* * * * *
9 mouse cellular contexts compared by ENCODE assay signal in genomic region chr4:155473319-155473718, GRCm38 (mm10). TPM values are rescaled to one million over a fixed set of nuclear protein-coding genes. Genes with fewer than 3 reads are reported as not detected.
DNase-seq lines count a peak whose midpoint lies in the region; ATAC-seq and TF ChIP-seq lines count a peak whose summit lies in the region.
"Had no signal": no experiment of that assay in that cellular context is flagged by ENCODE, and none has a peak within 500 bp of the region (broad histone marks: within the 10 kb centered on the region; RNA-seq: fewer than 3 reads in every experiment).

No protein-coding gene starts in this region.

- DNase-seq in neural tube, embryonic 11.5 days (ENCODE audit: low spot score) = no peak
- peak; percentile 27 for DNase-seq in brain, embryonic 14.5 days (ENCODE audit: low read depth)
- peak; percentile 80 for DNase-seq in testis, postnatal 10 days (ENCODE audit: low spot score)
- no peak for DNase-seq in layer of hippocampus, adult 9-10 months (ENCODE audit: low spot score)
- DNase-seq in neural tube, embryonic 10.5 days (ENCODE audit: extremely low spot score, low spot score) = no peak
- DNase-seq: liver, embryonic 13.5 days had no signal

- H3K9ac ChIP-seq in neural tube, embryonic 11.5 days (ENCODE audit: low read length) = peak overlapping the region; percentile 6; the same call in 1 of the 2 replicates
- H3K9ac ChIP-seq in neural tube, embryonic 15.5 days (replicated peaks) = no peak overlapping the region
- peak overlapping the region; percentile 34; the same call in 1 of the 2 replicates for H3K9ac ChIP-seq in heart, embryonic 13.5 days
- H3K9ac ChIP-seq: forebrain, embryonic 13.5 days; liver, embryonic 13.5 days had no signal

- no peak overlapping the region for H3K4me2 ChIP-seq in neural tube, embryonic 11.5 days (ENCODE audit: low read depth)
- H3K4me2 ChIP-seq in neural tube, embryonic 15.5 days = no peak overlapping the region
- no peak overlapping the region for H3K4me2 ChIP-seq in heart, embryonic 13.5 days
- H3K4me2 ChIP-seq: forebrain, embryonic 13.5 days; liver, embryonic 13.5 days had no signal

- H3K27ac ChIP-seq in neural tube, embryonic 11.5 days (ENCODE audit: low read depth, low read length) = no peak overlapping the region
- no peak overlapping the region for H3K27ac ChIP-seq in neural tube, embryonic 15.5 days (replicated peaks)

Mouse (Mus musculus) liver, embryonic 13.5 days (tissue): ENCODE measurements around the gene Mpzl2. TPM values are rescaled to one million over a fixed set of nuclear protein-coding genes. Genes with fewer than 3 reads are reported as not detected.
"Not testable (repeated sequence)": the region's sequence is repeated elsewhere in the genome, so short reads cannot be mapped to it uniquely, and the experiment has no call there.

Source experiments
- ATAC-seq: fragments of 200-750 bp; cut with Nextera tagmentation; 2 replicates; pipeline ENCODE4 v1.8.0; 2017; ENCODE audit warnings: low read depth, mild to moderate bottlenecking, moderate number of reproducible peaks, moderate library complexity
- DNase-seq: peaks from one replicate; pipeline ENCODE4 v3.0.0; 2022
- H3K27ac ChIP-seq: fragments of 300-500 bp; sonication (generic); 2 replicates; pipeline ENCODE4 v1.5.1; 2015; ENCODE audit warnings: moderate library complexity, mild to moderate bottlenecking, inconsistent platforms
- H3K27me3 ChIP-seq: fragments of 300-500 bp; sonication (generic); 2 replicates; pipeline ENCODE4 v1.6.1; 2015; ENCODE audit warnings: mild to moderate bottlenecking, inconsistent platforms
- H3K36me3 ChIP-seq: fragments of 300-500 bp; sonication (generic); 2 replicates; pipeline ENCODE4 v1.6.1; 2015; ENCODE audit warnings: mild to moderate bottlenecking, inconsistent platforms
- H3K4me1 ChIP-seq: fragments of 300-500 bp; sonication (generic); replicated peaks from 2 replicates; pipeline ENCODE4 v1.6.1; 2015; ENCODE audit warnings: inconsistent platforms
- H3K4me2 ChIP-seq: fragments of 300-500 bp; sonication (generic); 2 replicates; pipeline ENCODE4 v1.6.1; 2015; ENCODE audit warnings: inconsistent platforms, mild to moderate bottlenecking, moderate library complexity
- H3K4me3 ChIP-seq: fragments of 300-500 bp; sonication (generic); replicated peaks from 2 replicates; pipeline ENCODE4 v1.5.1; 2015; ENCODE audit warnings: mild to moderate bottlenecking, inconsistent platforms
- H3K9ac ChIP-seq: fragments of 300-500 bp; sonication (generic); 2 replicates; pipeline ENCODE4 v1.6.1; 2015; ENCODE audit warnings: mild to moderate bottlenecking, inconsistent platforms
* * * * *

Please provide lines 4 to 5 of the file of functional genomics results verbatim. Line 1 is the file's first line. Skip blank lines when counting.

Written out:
No protein-coding gene starts in this region.

- DNase-seq in neural tube, embryonic 11.5 days (ENCODE audit: low spot score) = no peak